see jaro_similarity()
- l is the length of common prefix at the start of the string
- this implementation provides an upperbound for the l value
to keep the prefixes.A common value of this upperbound is 4.
- p is the constant scaling factor to overweigh common prefixes.
The Jaro-Winkler similarity will fall within the [0, 1] bound, given that max(p)<=0.25 , default is p=0.1 in Winkler (1990)
Test using outputs from https://www.census.gov/srd/papers/pdf/rr93-8.pdf from “Table 5 Comparison of String Comparators Rescaled between 0 and 1”
>>> winkler_examples = [("billy", "billy"), ("billy", "bill"), ("billy", "blily"), ... ("massie", "massey"), ("yvette", "yevett"), ("billy", "bolly"), ("dwayne", "duane"), ... ("dixon", "dickson"), ("billy", "susan")]
>>> winkler_scores = [1.000, 0.967, 0.947, 0.944, 0.911, 0.893, 0.858, 0.853, 0.000] >>> jaro_scores = [1.000, 0.933, 0.933, 0.889, 0.889, 0.867, 0.822, 0.790, 0.000]
One way to match the values on the Winkler’s paper is to provide a different p scaling factor for different pairs of strings, e.g.
>>> p_factors = [0.1, 0.125, 0.20, 0.125, 0.20, 0.20, 0.20, 0.15, 0.1]
>>> for (s1, s2), jscore, wscore, p in zip(winkler_examples, jaro_scores, winkler_scores, p_factors): ... assert round(jaro_similarity(s1, s2), 3) == jscore ... assert round(jaro_winkler_similarity(s1, s2, p=p), 3) == wscore
Test using outputs from https://www.census.gov/srd/papers/pdf/rr94-5.pdf from “Table 2.1. Comparison of String Comparators Using Last Names, First Names, and Street Names”
>>> winkler_examples = [('SHACKLEFORD', 'SHACKELFORD'), ('DUNNINGHAM', 'CUNNIGHAM'), ... ('NICHLESON', 'NICHULSON'), ('JONES', 'JOHNSON'), ('MASSEY', 'MASSIE'), ... ('ABROMS', 'ABRAMS'), ('HARDIN', 'MARTINEZ'), ('ITMAN', 'SMITH'), ... ('JERALDINE', 'GERALDINE'), ('MARHTA', 'MARTHA'), ('MICHELLE', 'MICHAEL'), ... ('JULIES', 'JULIUS'), ('TANYA', 'TONYA'), ('DWAYNE', 'DUANE'), ('SEAN', 'SUSAN'), ... ('JON', 'JOHN'), ('JON', 'JAN'), ('BROOKHAVEN', 'BRROKHAVEN'), ... ('BROOK HALLOW', 'BROOK HLLW'), ('DECATUR', 'DECATIR'), ('FITZRUREITER', 'FITZENREITER'), ... ('HIGBEE', 'HIGHEE'), ('HIGBEE', 'HIGVEE'), ('LACURA', 'LOCURA'), ('IOWA', 'IONA'), ('1ST', 'IST')]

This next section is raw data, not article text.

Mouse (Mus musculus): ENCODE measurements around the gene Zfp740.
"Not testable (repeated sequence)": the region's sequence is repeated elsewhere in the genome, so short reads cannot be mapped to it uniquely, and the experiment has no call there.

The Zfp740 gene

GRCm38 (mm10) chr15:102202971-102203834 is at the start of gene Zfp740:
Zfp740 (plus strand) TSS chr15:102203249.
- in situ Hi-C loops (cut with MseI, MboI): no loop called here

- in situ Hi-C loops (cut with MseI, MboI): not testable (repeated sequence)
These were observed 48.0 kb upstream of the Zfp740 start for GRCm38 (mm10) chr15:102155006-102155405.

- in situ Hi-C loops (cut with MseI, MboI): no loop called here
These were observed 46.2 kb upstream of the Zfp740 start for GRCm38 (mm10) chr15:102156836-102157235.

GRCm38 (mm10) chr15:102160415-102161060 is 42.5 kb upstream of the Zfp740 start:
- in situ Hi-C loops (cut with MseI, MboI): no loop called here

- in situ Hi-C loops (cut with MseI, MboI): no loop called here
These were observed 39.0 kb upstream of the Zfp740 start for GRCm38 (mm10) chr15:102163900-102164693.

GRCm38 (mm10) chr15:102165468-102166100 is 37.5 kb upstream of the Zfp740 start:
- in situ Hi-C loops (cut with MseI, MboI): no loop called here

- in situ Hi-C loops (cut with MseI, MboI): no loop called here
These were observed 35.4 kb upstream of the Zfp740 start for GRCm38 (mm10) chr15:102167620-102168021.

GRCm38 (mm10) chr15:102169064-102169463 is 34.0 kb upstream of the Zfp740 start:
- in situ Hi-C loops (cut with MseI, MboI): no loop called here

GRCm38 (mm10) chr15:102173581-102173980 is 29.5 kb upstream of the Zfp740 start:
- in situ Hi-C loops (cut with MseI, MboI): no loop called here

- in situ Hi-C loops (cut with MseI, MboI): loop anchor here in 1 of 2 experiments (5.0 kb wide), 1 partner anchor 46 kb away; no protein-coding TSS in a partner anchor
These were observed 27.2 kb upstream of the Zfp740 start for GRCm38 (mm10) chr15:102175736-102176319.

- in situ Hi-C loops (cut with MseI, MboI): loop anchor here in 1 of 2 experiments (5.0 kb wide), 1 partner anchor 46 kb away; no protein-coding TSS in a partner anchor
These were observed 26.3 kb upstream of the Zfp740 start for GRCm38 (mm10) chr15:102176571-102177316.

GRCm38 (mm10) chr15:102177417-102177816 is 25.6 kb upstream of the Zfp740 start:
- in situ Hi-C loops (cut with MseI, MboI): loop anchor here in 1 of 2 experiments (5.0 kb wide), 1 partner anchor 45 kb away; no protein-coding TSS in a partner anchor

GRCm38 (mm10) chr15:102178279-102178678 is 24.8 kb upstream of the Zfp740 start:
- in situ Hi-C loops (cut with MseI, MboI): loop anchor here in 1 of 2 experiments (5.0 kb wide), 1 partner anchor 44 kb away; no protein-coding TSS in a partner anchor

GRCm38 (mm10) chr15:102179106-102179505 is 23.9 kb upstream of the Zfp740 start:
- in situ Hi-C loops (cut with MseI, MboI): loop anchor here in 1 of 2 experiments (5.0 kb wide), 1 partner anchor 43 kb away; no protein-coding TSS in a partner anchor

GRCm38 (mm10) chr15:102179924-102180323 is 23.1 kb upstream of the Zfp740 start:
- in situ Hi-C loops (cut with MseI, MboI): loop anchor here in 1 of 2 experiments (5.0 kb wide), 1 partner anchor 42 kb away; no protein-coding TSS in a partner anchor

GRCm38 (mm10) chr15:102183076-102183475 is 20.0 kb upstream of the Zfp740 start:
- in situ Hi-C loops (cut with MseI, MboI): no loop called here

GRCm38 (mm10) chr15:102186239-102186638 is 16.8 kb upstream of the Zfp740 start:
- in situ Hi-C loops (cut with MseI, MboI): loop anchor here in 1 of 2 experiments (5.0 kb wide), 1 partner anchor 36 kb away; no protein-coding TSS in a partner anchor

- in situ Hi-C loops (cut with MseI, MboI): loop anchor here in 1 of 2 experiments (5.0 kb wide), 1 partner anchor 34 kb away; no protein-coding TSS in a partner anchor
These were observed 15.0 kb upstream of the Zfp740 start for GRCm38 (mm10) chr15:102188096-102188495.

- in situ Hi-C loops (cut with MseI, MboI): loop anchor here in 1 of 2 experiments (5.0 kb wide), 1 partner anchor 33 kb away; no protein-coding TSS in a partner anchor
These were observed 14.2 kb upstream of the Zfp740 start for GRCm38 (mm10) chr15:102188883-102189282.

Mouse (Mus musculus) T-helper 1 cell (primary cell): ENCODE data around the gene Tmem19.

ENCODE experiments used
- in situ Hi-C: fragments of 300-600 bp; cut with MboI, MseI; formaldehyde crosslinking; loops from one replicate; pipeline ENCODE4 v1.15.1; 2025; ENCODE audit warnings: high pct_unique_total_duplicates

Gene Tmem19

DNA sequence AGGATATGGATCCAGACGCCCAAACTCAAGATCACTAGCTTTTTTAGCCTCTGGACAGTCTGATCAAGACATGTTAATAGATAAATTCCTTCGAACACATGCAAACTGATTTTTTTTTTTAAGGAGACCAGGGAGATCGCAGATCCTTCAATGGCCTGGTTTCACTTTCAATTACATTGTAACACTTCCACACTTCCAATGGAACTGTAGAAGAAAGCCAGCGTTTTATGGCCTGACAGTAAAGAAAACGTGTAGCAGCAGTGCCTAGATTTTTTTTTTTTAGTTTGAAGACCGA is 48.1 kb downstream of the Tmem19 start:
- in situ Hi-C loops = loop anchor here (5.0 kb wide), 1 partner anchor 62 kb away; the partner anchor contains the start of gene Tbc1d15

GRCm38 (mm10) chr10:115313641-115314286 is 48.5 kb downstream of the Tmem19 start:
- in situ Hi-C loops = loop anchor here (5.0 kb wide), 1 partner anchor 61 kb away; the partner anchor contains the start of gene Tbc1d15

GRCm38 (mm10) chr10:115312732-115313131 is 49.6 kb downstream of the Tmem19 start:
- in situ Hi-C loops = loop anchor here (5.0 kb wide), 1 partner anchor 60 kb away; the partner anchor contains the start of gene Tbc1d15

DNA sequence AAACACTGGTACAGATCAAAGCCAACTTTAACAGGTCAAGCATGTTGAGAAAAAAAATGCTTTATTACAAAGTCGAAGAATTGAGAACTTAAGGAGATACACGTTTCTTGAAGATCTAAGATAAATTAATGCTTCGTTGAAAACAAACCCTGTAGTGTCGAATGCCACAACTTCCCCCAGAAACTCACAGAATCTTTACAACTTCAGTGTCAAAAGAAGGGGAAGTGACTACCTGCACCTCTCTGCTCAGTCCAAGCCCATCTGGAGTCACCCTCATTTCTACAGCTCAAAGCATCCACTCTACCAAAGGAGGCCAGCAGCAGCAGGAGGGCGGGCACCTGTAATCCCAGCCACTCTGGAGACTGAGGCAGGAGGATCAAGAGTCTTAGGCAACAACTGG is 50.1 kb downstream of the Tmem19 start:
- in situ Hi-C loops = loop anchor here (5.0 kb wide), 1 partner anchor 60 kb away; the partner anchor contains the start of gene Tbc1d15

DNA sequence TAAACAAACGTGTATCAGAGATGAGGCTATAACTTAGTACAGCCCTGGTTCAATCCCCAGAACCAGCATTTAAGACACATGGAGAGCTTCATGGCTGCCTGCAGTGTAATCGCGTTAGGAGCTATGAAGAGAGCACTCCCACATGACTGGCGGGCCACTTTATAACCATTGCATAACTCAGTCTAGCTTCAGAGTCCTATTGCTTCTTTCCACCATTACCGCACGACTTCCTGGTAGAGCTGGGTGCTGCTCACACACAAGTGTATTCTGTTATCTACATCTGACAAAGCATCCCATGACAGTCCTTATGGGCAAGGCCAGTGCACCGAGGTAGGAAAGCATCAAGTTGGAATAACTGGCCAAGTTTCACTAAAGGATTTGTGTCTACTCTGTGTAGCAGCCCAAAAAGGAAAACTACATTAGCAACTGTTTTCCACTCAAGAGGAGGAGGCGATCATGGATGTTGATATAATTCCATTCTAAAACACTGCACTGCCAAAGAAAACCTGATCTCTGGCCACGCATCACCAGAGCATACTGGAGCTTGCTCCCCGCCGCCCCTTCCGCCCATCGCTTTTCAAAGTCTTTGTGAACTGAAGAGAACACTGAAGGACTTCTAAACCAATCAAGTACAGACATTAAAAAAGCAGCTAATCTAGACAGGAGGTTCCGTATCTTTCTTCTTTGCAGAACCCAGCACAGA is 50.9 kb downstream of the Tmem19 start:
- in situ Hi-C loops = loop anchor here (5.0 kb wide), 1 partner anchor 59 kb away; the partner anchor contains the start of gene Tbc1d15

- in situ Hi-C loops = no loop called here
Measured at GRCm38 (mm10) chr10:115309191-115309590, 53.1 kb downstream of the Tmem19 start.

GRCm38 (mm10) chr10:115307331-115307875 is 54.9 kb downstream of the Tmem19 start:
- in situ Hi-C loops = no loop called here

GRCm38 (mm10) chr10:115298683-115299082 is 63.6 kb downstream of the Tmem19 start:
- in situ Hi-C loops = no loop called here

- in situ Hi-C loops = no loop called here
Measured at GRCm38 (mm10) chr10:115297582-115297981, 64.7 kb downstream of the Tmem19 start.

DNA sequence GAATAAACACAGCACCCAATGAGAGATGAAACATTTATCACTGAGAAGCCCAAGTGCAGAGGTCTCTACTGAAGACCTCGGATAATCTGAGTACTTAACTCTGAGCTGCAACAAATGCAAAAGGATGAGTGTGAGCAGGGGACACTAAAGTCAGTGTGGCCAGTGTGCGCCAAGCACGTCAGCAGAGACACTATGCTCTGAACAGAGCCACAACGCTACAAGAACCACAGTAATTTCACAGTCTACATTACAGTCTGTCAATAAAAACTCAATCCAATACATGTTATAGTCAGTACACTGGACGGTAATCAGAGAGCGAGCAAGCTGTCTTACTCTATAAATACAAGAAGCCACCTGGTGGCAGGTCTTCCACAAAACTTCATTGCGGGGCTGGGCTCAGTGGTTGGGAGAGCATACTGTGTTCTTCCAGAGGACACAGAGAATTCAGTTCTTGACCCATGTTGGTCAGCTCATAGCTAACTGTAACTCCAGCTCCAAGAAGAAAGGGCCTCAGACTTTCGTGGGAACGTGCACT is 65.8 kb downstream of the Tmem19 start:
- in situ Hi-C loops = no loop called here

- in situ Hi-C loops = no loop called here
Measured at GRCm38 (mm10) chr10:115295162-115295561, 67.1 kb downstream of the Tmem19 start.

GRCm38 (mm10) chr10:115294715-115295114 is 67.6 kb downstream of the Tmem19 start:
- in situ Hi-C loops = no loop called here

>>> jaro_scores = [0.970, 0.896, 0.926, 0.790, 0.889, 0.889, 0.722, 0.467, 0.926, ... 0.944, 0.869, 0.889, 0.867, 0.822, 0.783, 0.917, 0.000, 0.933, 0.944, 0.905, ... 0.856, 0.889, 0.889, 0.889, 0.833, 0.000]
>>> winkler_scores = [0.982, 0.896, 0.956, 0.832, 0.944, 0.922, 0.722, 0.467, 0.926, ... 0.961, 0.921, 0.933, 0.880, 0.858, 0.805, 0.933, 0.000, 0.947, 0.967, 0.943, ... 0.913, 0.922, 0.922, 0.900, 0.867, 0.000]
One way to match the values on the Winkler’s paper is to provide a different p scaling factor for different pairs of strings, e.g.
>>> p_factors = [0.1, 0.1, 0.1, 0.1, 0.125, 0.1, 0.1, 0.1, 0.1, 0.1, 0.1, 0.1, 0.1, 0.20, ... 0.1, 0.1, 0.1, 0.1, 0.1, 0.1, 0.1, 0.1, 0.1, 0.1, 0.1, 0.1]
>>> for (s1, s2), jscore, wscore, p in zip(winkler_examples, jaro_scores, winkler_scores, p_factors): ... if (s1, s2) in [('JON', 'JAN'), ('1ST', 'IST')]: ... continue # Skip bad examples from the paper. ... assert round(jaro_similarity(s1, s2), 3) == jscore ... assert round(jaro_winkler_similarity(s1, s2, p=p), 3) == wscore
This test-case proves that the output of Jaro-Winkler similarity depends on the product l * p and not on the product max_l * p. Here the product max_l * p > 1 however the product l * p <= 1
>>> round(jaro_winkler_similarity('TANYA', 'TONYA', p=0.1, max_l=100), 3) 0.88
- nltk.metrics.distance.masi_distance(label1, label2)[source]¶
Distance metric that takes into account partial agreement when multiple labels are assigned.
>>> from nltk.metrics import masi_distance >>> masi_distance(set([1, 2]), set([1, 2, 3, 4])) 0.665
Passonneau 2006, Measuring Agreement on Set-Valued Items (MASI) for Semantic and Pragmatic Annotation.